The positives of growing up overseas as a Third Culture Kid

There are many advantages to a TCK upbringing. Third Culture Kids develop valuable skills, including multilingualism, open-mindednessand adaptability.

The positives of growing up overseas as a Third Culture KidUS President Barack Obama, who lived in Indonesia as a boy, shone a spotlight on Third Culture Kids during his election campaign. His intercultural childhood instilled in him the aptitude for cultural sensitivity and cautious deliberation that gratifies his supporters and makes his detractors tear their hair out.

Adult Third Culture Kid (ATCK) Norma McCaig, author of “Growing Up with a World View,” writes that “in an era when global vision is imperative, where skills in intercultural communication, linguistic ability, mediation, diplomacy, and the ability to manage diversity are critical, global nomads are probably better equipped than others.” Obama and other successful ATCKs embody the positive aspects of growing up in a foreign environment.

TCKs are highly adaptive

Because they must master a new set of behavioural norms every time they move to a new country, TCKs are keen observers of human nature. Since they understand that there’s a reason driving every attitude and behaviour – no matter how strange it may seem – they tend to be accepting of different perspectives.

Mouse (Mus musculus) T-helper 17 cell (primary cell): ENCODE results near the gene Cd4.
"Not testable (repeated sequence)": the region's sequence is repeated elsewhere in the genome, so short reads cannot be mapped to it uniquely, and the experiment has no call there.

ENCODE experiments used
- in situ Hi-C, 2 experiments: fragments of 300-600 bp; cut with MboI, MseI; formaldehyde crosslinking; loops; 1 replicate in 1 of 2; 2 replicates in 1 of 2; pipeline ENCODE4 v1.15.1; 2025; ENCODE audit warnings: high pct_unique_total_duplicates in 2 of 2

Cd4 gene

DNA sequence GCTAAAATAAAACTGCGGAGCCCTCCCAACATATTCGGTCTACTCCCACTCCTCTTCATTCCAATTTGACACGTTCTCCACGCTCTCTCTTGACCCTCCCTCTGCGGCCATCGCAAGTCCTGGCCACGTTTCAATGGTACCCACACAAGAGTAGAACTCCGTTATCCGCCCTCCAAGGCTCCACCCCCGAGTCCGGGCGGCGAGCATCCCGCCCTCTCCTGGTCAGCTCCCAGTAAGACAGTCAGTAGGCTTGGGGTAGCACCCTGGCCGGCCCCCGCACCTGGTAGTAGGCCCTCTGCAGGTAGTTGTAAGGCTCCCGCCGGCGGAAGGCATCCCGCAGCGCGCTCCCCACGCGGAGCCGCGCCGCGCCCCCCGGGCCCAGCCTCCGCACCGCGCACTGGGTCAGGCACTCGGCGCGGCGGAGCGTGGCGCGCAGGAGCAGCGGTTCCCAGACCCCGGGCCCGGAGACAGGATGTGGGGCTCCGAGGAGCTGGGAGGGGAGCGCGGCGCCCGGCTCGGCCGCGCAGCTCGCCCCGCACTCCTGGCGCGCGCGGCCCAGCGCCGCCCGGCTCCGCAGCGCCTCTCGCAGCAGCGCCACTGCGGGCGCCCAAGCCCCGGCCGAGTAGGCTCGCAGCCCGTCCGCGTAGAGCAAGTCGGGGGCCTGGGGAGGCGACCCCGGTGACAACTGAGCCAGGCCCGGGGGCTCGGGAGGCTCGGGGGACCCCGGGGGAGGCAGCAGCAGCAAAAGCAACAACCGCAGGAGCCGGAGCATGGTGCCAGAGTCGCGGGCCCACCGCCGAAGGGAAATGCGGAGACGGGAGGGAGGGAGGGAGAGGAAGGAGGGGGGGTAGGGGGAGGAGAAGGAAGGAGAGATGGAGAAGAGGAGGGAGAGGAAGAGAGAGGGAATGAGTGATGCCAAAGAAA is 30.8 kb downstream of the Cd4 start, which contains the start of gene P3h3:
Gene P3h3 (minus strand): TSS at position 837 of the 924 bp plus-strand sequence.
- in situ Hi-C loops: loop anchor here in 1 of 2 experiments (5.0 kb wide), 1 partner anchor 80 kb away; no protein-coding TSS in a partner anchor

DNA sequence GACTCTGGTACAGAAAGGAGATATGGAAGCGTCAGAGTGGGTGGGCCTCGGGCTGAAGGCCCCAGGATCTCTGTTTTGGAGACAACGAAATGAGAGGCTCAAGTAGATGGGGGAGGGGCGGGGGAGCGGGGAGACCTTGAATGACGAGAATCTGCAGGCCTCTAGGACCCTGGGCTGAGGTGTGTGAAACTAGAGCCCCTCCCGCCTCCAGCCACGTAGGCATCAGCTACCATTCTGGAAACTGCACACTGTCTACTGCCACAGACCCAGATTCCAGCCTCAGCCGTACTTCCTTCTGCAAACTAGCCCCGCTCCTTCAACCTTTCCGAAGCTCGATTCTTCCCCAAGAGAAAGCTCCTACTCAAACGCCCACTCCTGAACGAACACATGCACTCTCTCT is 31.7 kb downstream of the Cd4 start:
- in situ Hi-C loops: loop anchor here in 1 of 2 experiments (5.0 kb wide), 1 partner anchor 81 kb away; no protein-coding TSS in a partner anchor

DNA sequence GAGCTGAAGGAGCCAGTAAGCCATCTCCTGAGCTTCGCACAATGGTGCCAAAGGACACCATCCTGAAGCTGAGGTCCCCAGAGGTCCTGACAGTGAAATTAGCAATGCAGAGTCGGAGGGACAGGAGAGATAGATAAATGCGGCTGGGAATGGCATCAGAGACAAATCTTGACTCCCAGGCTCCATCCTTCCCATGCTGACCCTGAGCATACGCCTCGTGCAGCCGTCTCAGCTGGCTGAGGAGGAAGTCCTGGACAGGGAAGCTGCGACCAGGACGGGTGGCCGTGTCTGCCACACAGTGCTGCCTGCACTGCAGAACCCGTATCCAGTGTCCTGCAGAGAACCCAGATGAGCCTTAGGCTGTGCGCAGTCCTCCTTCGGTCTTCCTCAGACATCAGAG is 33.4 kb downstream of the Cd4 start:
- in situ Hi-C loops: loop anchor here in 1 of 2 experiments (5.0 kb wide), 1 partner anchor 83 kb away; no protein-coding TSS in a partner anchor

Their mobile lifestyle turns them into what Ruth Van Reken and David Pollock call “cultural chameleons.” The authors of Third Culture Kids: The Experience of Growing Up Among Worlds, write that TCKs easily adapt to new situations. They often take a “fake it till you make it” approach to learning the appropriate ways to act in a new environment. They’re successful at fitting in because they’re able to quickly internalize many of the core values that drive behaviour in that culture.

TCKs cross cultures with ease

The adaptability of Third Culture Kids, combined with their knowledge of other cultures, gives rise to excellent interpersonal and intercultural skills. They are natural mediators whose multi-faceted outlook on the world enables them to span cultural divides.

Most Third Culture Kids learn enough of the local language to get by, and a large percentage go on to become fluent. Fifteen-year-old Bilal, like many TCKs, is multilingual. He’s spent the past nine years on the move, living in Dubai and Canada, with a brief return to his native Pakistan. Despite the numerous benefits of speaking several languages, for Bilal it boils down to one simple fact: “The more languages I know, the more people I can talk to.”

TCKs are generally social creatures. They enjoy meeting new people and tend to quickly move friendships beyond the acquaintance stage. Bilal’s girlfriend Erin, a Canadian repatriate who grew up in Singapore and France, says “I make friends a lot faster – if it’s your first day in an entirely new school, you can’t afford be shy.”

TCKs keep their minds open